Everything You Need To Know About Deep Teeth Cleaning

What To Expect From a Deep Teeth Cleaning

While taking a seat in a dentist’s chair can cause a spike in most people’s stress levels, it’s recommended you have a routine dental cleaning at least once a year.

However, many people, as much as half of US adults, may need the more comprehensive deep cleaning. Find out what that means, why you need it, and what you can look forward to.


Key Takeaways

  • Deep cleaning usually consists of scaling and root planing, which may cause some discomfort.

  • It is done to treat and prevent the development of gingivitis and periodontal disease.

  • Scaling removes tartar and plaque while root planing smooths the surface of teeth below the gum to make it less hospitable for bacteria.

  • Deep cleaning is usually done with a local anesthetic. 

  • Bacteria will cause inflammation and infection of the gums, which can lead to bone loss and eventually loss of teeth.

  • Infections in the mouth can impact your overall health, including increasing chances of heart disease.

  • Deep cleaning can be done at any dentist’s office and is usually covered by insurance.


What Is Deep Teeth Cleaning?

Deep teeth cleaning is a less formal name for a procedure called periodontal scaling and root planing. In some ways, it’s similar to the standard cleaning that you’d get from a dental hygienist. Both involve the removal of plaque and tartar from the teeth and gum line to treat or prevent periodontitis. However, dental deep cleaning is a more thorough treatment most often used when bacteria have already begun to cause a serious infection.

An infection in the gums is called gingivitis or gum disease. It’s usually caused by a buildup of plaque and tartar, which creates an anaerobic environment for bacteria to thrive around the teeth and under the gum line. Left untreated, it can turn into a worse form of infection called periodontal disease, which can lead to tooth loss and worse [1].


Graph illustrating the Prevalence of Periodontal Disease in the US


Periodontal disease affects about 47.2% of US adults. However, it’s more commonly seen in men (56.4%) than in women (38.4%)


Your mouth can affect your overall health, with gum disease even increasing your risk for heart disease. However, a deep cleaning performed by a dentist, including gum scaling, removes the anaerobic environment that’s bacteria-friendly. Usually, it’s one part of a treatment for the infection. 


Deep Cleaning vs Regular Cleaning


Deep Cleaning vs Regular Cleaning


The difference between a deep dental cleaning, which includes scaling and root planing, and routine dental cleaning is really just a matter of thoroughness. The dental hygienist who will remove plaque from your mouth on your next visit is doing a general cleaning so the dentist can see what may need treatment. Deep cleaning is a more complex procedure, includes root planing, and may include another treatment like using lasers to kill bacteria.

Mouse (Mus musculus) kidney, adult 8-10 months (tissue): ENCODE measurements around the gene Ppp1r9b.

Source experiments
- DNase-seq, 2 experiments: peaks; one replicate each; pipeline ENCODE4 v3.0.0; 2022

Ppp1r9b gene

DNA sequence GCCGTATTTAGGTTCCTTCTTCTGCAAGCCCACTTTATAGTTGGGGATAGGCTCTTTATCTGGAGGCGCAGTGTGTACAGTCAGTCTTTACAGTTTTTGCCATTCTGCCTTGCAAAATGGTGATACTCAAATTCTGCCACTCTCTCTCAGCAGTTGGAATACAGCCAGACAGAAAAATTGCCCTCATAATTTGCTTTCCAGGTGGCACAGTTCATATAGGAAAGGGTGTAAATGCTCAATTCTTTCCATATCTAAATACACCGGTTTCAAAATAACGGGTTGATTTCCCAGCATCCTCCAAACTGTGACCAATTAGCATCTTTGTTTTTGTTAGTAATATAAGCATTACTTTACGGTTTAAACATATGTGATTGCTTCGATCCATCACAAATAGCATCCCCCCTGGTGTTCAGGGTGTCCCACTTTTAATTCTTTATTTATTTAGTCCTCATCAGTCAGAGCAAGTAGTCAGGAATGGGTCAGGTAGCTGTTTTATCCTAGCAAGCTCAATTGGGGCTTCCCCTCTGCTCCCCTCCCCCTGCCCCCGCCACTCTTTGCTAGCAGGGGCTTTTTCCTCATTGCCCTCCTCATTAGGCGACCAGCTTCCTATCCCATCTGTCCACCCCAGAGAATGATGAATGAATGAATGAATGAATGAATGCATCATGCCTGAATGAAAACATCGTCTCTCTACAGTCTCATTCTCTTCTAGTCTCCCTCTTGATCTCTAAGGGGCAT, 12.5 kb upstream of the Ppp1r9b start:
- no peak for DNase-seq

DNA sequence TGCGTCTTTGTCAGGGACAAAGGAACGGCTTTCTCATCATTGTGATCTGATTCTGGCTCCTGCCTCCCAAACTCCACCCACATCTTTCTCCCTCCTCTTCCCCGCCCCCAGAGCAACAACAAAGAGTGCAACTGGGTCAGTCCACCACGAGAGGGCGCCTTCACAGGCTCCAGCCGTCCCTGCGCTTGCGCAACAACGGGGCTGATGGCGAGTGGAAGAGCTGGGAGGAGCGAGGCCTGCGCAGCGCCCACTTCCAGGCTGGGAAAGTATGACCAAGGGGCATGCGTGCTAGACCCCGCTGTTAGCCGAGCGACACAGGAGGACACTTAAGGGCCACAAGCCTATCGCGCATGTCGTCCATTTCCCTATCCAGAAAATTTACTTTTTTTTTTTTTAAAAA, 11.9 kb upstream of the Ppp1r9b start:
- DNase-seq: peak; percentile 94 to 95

Gum health requires the removal of tartar from the entire tooth, both above and below the gum line. This might be done with an ultrasonic tool, an old-fashioned metal pick, or another tool. 

Root planing is another aspect of gum therapy that smooths out the surface of the tooth below the gum line. A rough surface provides pockets where bacteria can grow. Smoothing the surface prevents pockets from developing. 

Deep cleaning is usually performed in a single visit, though depending on a number of factors, it can also be split into two separate visits.


Who Is Deep Teeth Cleaning For?

It turns out that many people could benefit from deep cleanings. Nearly half of adults in the United States have some degree of tartar buildup, sheltering bacteria that will lead to infection and gum disease. 

Normal dental hygiene, such as regular brushing and flossing, can help prevent plaque from forming. When plaque hardens, it becomes tartar which causes infections, so removing plaque will often preemptively treat gum disease by preventing infections. People who don’t keep up with regular brushing and flossing will likely benefit from a deep cleaning. 

Even regular cleaning at a dentist may not be able to take the place of consistent brushing, as the area below the gum line might not be addressed. However, another sign that it may be time to ask your dentist about scaling and root planing treatment is sensitive teeth.

Sensitive teeth are usually the result of receding gums, one cause of which is periodontitis. Deep cleaning treatment can help halt receding gum lines, though it can’t repair what has already been lost.


What Are the Signs You Need a Deep Cleaning?

Developing sensitive teeth can be a sign that you need a dental deep cleaning to remove tartar and prevent gum disease. However, there are other warning signs that can tip you off to pending or existing gum disease. Among them are:


Top Signs That You Need a Deep Cleaning


  • Bad breath.
  • Red and swollen gums.
  • Bleeding gums.
  • Pain when biting.
  • Receding gums.
  • Discolored plaque build-up.
  • Loosening of teeth.